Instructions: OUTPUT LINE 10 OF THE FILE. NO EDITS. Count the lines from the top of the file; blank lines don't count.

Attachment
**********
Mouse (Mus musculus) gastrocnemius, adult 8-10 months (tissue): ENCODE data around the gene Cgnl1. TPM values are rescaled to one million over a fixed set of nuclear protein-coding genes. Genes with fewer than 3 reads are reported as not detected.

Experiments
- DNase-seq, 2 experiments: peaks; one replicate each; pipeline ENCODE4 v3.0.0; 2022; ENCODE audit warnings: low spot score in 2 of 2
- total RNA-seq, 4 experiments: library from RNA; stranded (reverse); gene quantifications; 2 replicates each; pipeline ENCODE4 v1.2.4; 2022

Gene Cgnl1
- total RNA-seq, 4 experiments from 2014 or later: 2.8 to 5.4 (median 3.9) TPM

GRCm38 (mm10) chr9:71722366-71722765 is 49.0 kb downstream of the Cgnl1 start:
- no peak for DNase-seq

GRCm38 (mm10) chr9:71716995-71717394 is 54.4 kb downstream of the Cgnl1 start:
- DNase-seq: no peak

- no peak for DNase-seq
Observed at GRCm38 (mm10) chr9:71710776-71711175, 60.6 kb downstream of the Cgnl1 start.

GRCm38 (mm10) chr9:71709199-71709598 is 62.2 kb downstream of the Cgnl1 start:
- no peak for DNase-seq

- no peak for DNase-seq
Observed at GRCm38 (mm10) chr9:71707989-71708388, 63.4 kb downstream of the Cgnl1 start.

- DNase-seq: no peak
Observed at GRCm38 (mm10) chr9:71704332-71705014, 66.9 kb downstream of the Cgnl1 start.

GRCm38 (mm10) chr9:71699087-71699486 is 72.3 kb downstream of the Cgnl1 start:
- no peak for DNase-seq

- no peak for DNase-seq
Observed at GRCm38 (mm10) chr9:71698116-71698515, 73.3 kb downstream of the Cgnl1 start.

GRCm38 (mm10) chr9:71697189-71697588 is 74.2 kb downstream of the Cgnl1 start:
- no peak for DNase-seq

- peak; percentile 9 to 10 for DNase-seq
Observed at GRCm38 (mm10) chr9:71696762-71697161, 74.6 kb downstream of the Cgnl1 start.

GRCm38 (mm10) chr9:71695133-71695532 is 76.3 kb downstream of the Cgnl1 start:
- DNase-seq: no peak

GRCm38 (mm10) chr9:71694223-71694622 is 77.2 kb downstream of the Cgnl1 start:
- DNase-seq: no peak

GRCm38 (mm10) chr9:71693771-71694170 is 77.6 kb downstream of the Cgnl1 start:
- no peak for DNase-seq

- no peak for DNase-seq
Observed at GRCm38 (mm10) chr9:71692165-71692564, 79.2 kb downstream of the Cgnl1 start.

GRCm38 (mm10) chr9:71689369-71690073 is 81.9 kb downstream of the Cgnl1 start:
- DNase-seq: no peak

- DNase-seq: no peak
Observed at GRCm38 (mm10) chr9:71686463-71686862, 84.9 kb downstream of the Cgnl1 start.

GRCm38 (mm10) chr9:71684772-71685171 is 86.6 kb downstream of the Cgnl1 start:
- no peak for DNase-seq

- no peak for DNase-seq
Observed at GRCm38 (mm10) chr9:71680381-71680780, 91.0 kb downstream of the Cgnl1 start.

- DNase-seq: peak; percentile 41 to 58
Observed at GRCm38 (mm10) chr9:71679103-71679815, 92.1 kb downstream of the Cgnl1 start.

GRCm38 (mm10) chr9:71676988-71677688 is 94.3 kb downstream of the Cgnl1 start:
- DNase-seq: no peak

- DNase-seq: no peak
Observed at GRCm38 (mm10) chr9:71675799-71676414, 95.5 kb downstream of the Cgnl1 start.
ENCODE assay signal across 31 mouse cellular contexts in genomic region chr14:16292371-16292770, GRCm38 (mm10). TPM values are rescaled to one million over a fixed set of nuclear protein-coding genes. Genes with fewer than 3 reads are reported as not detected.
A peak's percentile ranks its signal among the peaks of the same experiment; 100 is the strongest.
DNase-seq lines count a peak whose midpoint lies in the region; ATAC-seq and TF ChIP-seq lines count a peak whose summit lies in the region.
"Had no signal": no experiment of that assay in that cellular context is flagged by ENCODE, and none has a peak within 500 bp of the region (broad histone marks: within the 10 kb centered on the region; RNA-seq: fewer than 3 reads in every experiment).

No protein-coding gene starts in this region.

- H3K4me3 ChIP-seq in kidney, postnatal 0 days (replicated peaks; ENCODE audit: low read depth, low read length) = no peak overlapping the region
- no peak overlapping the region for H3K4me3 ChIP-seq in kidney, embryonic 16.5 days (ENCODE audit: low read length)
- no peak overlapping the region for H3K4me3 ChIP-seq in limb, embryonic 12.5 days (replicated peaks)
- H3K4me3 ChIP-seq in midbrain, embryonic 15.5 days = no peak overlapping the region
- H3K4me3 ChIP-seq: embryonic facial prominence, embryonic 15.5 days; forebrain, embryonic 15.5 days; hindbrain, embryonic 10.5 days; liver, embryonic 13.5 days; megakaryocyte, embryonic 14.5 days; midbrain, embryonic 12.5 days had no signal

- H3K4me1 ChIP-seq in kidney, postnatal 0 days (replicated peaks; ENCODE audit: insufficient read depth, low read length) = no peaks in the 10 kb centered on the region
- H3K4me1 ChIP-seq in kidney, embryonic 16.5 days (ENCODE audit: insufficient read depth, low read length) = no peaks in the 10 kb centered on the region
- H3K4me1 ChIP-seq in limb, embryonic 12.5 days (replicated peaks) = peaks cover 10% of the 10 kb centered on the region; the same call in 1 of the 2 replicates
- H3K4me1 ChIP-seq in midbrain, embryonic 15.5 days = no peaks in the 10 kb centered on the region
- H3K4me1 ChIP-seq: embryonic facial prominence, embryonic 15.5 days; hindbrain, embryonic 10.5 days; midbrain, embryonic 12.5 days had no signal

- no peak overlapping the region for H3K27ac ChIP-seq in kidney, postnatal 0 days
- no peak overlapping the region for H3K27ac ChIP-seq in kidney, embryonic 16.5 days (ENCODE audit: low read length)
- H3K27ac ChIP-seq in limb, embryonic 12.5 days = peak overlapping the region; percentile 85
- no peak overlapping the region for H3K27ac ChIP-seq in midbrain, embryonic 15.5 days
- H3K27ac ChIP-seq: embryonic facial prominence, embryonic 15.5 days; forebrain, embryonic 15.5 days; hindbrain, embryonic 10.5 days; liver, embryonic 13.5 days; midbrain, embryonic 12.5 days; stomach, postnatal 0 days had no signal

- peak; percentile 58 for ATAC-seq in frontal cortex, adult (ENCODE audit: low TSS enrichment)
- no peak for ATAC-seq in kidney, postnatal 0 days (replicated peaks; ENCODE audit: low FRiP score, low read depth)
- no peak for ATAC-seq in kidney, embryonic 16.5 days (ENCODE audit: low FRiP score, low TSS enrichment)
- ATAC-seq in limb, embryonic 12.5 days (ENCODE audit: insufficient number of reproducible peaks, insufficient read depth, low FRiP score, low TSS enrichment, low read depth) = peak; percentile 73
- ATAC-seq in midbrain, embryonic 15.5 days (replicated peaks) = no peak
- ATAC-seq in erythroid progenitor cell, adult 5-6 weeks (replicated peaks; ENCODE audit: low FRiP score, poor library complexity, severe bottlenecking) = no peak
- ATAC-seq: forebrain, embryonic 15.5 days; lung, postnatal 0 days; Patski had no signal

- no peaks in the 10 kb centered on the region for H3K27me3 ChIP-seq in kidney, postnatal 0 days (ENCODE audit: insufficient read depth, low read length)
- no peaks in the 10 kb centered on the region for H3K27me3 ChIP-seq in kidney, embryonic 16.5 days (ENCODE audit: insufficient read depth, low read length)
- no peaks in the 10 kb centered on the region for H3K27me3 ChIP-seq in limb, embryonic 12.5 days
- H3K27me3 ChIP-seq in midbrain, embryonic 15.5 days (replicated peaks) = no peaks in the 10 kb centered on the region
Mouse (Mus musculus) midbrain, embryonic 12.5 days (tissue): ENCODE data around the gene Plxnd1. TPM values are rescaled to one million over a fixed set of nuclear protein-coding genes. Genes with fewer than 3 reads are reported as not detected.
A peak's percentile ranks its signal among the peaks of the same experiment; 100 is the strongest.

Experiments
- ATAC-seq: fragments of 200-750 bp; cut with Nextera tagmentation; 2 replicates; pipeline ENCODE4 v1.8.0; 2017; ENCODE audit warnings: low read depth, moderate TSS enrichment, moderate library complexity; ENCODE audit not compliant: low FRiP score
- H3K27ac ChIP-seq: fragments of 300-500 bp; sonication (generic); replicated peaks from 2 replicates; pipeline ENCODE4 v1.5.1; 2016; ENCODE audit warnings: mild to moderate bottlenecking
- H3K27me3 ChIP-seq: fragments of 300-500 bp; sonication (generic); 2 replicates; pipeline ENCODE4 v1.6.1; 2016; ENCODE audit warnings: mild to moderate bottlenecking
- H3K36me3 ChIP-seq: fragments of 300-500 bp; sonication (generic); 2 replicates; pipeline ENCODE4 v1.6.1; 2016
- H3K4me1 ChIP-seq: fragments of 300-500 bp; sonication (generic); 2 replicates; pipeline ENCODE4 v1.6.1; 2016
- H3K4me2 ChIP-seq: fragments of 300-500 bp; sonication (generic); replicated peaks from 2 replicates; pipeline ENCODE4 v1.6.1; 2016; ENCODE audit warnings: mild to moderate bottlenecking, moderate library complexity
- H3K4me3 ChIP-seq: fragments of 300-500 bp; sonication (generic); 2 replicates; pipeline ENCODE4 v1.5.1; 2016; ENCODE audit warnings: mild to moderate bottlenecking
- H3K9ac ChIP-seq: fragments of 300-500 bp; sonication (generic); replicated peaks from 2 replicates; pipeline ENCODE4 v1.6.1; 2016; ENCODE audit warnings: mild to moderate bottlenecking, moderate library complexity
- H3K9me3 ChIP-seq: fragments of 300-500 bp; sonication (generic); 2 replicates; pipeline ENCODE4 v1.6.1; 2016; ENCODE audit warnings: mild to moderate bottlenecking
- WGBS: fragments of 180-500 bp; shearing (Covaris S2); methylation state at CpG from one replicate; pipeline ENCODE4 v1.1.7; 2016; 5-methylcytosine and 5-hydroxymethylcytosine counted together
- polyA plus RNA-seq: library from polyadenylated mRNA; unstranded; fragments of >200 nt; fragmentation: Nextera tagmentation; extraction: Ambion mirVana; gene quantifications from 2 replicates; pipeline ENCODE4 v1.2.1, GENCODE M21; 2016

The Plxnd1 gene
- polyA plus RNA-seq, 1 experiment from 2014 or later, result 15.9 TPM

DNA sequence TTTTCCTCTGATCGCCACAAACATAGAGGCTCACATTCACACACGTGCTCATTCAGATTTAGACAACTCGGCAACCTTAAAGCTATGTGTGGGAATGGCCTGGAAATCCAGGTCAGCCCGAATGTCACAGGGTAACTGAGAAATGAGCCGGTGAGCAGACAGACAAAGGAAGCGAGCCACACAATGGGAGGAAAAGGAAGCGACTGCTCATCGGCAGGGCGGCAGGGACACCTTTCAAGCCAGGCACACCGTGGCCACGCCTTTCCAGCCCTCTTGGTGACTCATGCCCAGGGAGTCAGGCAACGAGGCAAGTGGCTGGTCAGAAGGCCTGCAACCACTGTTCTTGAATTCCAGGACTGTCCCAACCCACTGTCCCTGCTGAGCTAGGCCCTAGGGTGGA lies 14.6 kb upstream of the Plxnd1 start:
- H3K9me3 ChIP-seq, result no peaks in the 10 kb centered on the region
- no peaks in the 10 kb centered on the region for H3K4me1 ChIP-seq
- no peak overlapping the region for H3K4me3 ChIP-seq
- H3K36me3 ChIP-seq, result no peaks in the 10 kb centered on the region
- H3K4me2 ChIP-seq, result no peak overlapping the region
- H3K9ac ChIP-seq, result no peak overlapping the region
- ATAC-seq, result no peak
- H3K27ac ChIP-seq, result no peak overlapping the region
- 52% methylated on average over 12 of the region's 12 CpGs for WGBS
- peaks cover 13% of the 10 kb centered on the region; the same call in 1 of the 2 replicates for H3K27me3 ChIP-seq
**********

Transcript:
- DNase-seq: no peak